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EXPANDING BOUNDARIES. CHANGING LIVES.
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George Washington Carver - The Scientist (lab)

by  George Washington Carver National Monument

Program image

This lesson focuses on the scientific and
humanitarian work of George Washington Carver during his years at Tuskegee
Institute in Alabama. After a review of his work promoting soil conservation,
the park ranger will demonstrate how to make peanut milk, incorporating the
scientific method. Students are invited to gather materials and equipment and
follow along!

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About This Program

Cost

Multipoint: $0.00
View Only: 0.00
Point to Point: $0.00
By Request: $0.00

FREE!


free of charge; reservations required

Length

45 minutes


Target Audience

Education: Grade(s) 2, 3, 4, 5

Minimum participants:

5

Maximum participants:

30


Primary Disciplines

Social Studies/History, Sciences


Program Delivery Mode

Videoconference – Webcam/desktop (Zoom, Google Meet, Cisco WebEx, GoToMeeting, Microsoft Teams, Blue Jeans, etc...)



Booking Information

Program presented November-March, upon request, reservations required

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George Washington Carver National Monument

Diamond, MO
United States

George Washington Carver National Monument in Diamond,
Missouri is the birthplace and childhood home of George Washington Carver.
Established in 1943, it is the first unit of the National Park Service established
to honor an African American.

Contact:
Diane Eilenstein
diane_eilenstein@nps.gov
417-325-4151

Program Details

Format

This lesson focuses on the scientific and humanitarian work of George Washington Carver during his years at Tuskegee Institute in Alabama. After a review of his work promoting soil conservation, the park ranger will demonstrate how to make peanut milk, incorporating the scientific method. Students are invited to gather materials and equipment and follow along!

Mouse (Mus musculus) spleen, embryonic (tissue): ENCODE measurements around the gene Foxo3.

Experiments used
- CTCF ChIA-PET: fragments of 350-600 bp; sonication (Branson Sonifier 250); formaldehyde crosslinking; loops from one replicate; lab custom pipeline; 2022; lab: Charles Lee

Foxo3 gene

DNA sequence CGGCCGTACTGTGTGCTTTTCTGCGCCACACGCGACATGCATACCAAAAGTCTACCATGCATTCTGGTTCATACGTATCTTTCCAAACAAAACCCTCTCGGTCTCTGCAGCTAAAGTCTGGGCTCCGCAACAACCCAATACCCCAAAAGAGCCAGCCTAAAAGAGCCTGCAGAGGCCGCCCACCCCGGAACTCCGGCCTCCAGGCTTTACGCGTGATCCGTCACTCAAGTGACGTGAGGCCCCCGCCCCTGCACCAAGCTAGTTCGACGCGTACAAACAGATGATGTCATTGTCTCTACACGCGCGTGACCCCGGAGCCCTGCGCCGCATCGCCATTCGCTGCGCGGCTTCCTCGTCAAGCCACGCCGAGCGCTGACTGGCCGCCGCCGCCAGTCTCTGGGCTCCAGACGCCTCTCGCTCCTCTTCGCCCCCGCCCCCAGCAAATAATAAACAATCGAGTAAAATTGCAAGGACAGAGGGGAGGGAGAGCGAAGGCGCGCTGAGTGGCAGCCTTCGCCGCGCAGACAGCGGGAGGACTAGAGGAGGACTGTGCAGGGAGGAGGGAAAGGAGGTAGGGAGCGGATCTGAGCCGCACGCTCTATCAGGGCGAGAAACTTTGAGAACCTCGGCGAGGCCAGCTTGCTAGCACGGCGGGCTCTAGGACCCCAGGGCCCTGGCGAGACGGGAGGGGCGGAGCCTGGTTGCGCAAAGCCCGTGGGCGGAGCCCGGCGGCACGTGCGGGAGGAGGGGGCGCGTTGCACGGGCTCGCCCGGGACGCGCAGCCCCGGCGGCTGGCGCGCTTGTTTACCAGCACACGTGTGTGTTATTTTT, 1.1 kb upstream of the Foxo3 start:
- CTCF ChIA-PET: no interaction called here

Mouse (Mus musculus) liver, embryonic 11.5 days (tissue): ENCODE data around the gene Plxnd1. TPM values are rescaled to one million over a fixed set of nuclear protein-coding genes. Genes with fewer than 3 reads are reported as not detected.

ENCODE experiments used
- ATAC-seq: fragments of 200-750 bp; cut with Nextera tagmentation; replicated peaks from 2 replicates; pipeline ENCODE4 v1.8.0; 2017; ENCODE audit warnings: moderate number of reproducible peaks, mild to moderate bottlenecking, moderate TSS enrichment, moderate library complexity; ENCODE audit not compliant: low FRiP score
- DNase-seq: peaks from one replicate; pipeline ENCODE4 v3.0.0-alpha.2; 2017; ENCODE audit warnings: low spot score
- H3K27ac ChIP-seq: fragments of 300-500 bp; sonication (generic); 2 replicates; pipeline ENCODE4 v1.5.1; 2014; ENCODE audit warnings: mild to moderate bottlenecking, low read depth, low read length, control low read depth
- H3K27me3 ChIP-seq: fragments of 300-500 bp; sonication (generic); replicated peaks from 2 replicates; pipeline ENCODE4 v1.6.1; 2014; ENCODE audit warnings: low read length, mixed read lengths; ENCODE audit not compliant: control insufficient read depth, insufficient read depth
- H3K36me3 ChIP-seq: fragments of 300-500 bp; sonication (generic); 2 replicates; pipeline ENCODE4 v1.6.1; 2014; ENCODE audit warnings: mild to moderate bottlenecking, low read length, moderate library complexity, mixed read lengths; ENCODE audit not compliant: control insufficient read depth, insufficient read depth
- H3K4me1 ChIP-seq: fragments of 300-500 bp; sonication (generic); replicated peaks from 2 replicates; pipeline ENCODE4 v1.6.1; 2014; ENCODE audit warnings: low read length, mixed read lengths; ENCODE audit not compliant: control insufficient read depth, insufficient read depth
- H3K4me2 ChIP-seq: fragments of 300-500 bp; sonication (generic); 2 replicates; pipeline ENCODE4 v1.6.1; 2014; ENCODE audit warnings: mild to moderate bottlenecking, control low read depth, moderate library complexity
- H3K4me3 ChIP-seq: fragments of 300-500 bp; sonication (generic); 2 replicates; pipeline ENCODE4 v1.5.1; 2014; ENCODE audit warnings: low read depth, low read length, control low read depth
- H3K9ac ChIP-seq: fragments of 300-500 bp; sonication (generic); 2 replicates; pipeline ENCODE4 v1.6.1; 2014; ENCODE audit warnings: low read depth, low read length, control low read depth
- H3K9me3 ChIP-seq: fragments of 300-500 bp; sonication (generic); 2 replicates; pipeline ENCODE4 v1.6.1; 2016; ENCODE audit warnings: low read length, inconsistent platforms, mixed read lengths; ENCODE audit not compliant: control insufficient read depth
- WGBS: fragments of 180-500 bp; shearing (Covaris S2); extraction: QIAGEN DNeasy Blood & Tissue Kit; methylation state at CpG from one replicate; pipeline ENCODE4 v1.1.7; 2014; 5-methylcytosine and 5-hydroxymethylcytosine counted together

Objectives

After attending the program, students will be able to:
identify cotton and other cash crops (tobacco, corn) as the cause of soil depletion
explain how the sharecropping system perpetuated the farming of cotton and kept many farm families in poverty
correctly explain the concept of crop rotation
know that legumes are nitrogen-fixing plants, adding nitrogen to the soil
list two or more crops Carver recommended for enriching the soil (peanuts, soybeans, cowpeas)
list two or more products George Washington Carver made from peanuts, sweet potatoes, or soybeans

Standards Alignment

National Standards

LS1B 3-5 -- Growth and development of organisms
LS2A 3-5 -- Interdependent relationships in ecosystems
LS2B 3-5 -- Cycles of matter and engergy transfer in ecosystems

State Standards

Missouri
Science
3.LS1.B.1 Develop a model to compare and contrast observations on the life cycle of different plants and animals.
5.LS1.C.1 Support an argument that plants get the materials (i.e. carbon dioxide, water, sunlight) they need for growth chiefly from air and water.
2.LS2.A.1 Plan and conduct investigations on the growth of plants when growing conditions are altered.
5.LS2.B.1 Develop a model to describe the movement of matter among plants, animals, decomposers, and the environment.
3.LS3.D.1 Make a claim about the merit of a solution to a problem caused when the environment changes and the types of plants and animals that live there may change.
2.ESS2.A.1 Compare multiple solutions designed to slow or prevent wind or water from changing the shape of the land.
4.ESS2.A.1 Plan and conduct scientific investigations or simulations to provide evidence how natural processes (e.g. weathering and erosion) shape Earth's surfaces.
5.ESS3.C.1 Obtain and combine information about ways individual communities use science ideas to protect the Earth’s resources and environment.

Missouri
Social Studies
2PC.1.E Describe character traits and civic attitudes of inventors or pioneers in their field who influenced progress in the nation.
2.H.3.C Describe contributions of inventors or pioneers in their field who influenced progress in the nation.
3.H.3.C.a Identify and describe the significance of the individuals from MO who have made contributions to our state and national heritage.
4.EG.5.F Identify different kinds of regions in the U.S. and analyze how their characteristics affect people who live there.
5.PC.1.E Describe character traits and civic attitudes of individuals from 1800-2000.
5.H.3.C Identify and describe the contributions of significant individuals from 1800-2000.